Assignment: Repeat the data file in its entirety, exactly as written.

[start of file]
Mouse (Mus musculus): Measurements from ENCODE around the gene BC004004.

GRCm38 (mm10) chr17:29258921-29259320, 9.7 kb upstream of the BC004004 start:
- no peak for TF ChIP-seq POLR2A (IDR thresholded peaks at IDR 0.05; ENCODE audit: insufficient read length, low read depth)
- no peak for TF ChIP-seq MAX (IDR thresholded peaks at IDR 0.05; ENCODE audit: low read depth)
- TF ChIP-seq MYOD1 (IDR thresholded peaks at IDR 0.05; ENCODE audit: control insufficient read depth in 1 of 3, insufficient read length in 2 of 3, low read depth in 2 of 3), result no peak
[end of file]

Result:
Mouse (Mus musculus): Measurements from ENCODE around the gene BC004004.

GRCm38 (mm10) chr17:29258921-29259320, 9.7 kb upstream of the BC004004 start:
- no peak for TF ChIP-seq POLR2A (IDR thresholded peaks at IDR 0.05; ENCODE audit: insufficient read length, low read depth)
- no peak for TF ChIP-seq MAX (IDR thresholded peaks at IDR 0.05; ENCODE audit: low read depth)
- TF ChIP-seq MYOD1 (IDR thresholded peaks at IDR 0.05; ENCODE audit: control insufficient read depth in 1 of 3, insufficient read length in 2 of 3, low read depth in 2 of 3), result no peak